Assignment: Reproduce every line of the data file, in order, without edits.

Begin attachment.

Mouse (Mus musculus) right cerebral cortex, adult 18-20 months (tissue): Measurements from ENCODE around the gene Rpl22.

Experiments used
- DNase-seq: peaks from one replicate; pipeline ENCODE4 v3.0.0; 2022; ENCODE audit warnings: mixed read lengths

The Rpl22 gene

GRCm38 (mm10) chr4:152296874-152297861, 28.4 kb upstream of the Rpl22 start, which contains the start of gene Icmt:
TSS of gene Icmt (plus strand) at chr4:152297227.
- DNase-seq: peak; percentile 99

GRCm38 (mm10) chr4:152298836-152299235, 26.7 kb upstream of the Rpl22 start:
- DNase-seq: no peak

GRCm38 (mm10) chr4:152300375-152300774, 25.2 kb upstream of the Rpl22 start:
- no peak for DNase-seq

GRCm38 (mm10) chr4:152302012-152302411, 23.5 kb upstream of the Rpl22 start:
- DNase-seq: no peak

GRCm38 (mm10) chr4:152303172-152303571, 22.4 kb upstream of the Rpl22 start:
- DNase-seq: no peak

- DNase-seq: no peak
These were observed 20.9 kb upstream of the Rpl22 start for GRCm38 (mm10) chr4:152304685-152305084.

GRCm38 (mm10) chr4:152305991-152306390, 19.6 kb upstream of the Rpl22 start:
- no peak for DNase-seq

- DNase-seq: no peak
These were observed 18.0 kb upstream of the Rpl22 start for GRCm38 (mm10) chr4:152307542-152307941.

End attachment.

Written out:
Mouse (Mus musculus) right cerebral cortex, adult 18-20 months (tissue): Measurements from ENCODE around the gene Rpl22.

Experiments used
- DNase-seq: peaks from one replicate; pipeline ENCODE4 v3.0.0; 2022; ENCODE audit warnings: mixed read lengths

The Rpl22 gene

GRCm38 (mm10) chr4:152296874-152297861, 28.4 kb upstream of the Rpl22 start, which contains the start of gene Icmt:
TSS of gene Icmt (plus strand) at chr4:152297227.
- DNase-seq: peak; percentile 99

GRCm38 (mm10) chr4:152298836-152299235, 26.7 kb upstream of the Rpl22 start:
- DNase-seq: no peak

GRCm38 (mm10) chr4:152300375-152300774, 25.2 kb upstream of the Rpl22 start:
- no peak for DNase-seq

GRCm38 (mm10) chr4:152302012-152302411, 23.5 kb upstream of the Rpl22 start:
- DNase-seq: no peak

GRCm38 (mm10) chr4:152303172-152303571, 22.4 kb upstream of the Rpl22 start:
- DNase-seq: no peak

- DNase-seq: no peak
These were observed 20.9 kb upstream of the Rpl22 start for GRCm38 (mm10) chr4:152304685-152305084.

GRCm38 (mm10) chr4:152305991-152306390, 19.6 kb upstream of the Rpl22 start:
- no peak for DNase-seq

- DNase-seq: no peak
These were observed 18.0 kb upstream of the Rpl22 start for GRCm38 (mm10) chr4:152307542-152307941.